The oldest subway in America is getting some shiny new cars.
The MBTA is set to roll out the first of 24 new cars on the Green Line in September as part of its broader Green Line expansion project. The cars, designed over four years by the Spanish construction company CAF, are a little roomier—not more seats, just more standing room—and they have some modern touches that just might make your ride a little more pleasant.
So what’s new for a system that first opened on September 1, 1897 (and cost just a nickel)? Plenty:
- The new cars will have the same number of seats (44), but additional standing room so they can handle about 10 percent more passengers. That may not sound like much, but it will mean that during rush hour, more people can board crowded trains rather than wait for the next one.
- Doors will slide open, not push out as they do now, making the Green Line feel a little more like a traditional subway—like the Red, Orange, and Blue Lines. This should make it easier for passengers to get off and on.
- Thanks to a lower ride, stepping on and off should be easier. A blue button near the side of doors can be easily pushed to activate an orange ramp for wheelchairs and strollers.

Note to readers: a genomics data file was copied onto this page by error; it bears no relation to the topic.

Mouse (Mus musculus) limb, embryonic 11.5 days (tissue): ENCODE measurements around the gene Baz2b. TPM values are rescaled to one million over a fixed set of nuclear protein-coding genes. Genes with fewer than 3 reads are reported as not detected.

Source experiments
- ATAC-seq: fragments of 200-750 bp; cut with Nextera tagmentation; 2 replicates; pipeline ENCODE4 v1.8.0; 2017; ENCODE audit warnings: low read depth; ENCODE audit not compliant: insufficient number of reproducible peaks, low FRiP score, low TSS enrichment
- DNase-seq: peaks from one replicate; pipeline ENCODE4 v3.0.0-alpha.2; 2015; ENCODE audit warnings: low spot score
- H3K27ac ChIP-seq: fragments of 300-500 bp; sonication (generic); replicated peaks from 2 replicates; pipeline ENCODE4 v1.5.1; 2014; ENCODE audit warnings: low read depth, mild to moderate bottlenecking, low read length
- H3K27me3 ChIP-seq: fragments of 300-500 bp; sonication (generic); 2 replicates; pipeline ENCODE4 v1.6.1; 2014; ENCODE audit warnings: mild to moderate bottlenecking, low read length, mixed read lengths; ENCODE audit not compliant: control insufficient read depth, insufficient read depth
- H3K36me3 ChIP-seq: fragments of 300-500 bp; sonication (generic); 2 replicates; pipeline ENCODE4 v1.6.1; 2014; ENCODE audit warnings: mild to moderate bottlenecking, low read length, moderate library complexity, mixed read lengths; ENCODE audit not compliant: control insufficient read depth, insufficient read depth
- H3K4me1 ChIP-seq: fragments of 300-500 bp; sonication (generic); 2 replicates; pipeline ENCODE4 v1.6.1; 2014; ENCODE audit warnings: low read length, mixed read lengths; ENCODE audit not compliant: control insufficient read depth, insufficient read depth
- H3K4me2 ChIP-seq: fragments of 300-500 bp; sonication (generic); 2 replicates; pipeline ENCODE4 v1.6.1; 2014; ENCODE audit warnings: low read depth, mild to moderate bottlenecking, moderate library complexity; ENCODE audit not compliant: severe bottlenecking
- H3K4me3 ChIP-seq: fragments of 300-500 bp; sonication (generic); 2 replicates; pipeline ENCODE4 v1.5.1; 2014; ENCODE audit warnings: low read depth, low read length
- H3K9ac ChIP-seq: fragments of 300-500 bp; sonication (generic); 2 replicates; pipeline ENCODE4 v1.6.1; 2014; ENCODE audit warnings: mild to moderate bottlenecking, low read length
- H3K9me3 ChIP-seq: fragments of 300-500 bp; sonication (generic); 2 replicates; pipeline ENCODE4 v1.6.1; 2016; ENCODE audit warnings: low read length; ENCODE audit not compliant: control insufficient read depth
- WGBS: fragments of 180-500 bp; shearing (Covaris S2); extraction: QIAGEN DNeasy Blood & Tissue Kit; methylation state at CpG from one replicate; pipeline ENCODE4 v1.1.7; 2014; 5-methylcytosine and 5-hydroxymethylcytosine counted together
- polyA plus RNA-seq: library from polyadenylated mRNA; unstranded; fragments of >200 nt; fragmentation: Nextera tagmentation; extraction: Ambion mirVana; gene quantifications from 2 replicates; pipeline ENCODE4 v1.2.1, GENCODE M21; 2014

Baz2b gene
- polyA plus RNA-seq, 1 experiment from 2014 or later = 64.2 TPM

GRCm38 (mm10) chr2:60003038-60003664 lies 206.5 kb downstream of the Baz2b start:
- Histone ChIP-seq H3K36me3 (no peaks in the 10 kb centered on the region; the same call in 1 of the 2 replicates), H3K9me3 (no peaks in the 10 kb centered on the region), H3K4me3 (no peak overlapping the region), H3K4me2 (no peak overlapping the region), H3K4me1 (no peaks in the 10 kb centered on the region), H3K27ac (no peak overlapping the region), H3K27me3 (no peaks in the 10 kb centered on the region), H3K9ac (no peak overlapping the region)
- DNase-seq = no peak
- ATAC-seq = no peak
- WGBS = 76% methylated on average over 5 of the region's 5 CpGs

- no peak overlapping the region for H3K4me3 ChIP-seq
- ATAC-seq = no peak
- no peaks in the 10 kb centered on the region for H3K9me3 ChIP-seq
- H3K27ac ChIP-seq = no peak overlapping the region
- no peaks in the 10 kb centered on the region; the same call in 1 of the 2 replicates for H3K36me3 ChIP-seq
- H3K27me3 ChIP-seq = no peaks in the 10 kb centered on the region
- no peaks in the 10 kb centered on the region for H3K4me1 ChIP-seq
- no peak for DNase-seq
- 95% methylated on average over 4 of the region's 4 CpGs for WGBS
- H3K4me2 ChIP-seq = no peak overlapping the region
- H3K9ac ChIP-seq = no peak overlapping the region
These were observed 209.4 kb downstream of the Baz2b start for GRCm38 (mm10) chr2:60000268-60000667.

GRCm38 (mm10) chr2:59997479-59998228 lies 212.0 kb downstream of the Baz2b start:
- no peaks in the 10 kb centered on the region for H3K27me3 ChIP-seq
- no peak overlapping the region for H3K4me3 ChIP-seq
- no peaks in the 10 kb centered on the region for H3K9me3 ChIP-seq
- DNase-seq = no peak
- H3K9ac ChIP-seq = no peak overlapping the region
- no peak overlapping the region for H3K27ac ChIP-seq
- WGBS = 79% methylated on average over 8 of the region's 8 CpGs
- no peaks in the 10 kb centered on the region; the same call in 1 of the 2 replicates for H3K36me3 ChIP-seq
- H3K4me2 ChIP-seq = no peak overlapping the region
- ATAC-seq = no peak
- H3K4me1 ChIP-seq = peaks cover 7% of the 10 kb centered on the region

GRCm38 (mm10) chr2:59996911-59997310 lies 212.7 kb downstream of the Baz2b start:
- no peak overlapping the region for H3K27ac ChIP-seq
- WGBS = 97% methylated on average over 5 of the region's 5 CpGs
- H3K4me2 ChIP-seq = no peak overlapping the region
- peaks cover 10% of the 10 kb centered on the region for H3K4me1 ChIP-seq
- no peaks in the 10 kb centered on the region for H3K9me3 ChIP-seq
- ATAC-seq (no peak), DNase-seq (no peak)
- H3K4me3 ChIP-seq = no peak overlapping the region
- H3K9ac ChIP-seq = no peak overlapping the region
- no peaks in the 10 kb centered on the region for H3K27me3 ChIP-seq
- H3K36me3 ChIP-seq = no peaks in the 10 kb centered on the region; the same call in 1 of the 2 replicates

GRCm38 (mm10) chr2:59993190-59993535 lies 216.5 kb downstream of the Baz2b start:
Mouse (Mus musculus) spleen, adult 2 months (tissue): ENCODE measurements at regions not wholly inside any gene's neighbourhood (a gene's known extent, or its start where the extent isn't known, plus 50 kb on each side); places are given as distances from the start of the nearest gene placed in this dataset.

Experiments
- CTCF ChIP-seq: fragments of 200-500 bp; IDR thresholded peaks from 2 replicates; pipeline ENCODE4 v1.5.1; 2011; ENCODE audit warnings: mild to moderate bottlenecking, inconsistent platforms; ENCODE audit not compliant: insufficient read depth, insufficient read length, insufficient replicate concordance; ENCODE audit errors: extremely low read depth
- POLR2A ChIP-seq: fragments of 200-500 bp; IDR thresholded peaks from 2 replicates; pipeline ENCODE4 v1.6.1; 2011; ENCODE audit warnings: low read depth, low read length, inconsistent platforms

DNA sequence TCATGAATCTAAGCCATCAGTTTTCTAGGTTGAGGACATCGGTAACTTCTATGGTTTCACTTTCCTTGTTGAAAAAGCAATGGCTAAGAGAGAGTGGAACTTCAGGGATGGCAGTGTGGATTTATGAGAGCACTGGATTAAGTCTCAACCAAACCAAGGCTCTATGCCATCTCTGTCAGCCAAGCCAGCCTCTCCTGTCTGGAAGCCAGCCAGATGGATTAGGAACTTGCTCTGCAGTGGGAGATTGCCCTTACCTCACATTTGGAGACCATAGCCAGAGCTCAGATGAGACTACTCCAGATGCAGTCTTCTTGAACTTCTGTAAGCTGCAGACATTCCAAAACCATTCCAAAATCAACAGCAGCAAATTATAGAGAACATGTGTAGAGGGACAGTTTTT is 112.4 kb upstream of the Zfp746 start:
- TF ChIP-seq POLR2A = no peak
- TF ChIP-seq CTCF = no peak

- Inside, the rails you grab if you’re standing will be bright yellow, not chrome.
- Green Line cars will have the first video screens on T vehicles; one will display the next station, the other advertisements.
- The seat covers will no longer be plastic, but a textured material. That means you’re less likely to slide on the sharp stops and turns.
- To make moving through the trains easier, the new cars’ midsections will be wider so people can get on and off faster.
- An improved speaker system will allow passengers to hear messages more clearly.
- On the outside, the accent color will be silver, not white. But the primary color will still be green—it is the Green Line, after all.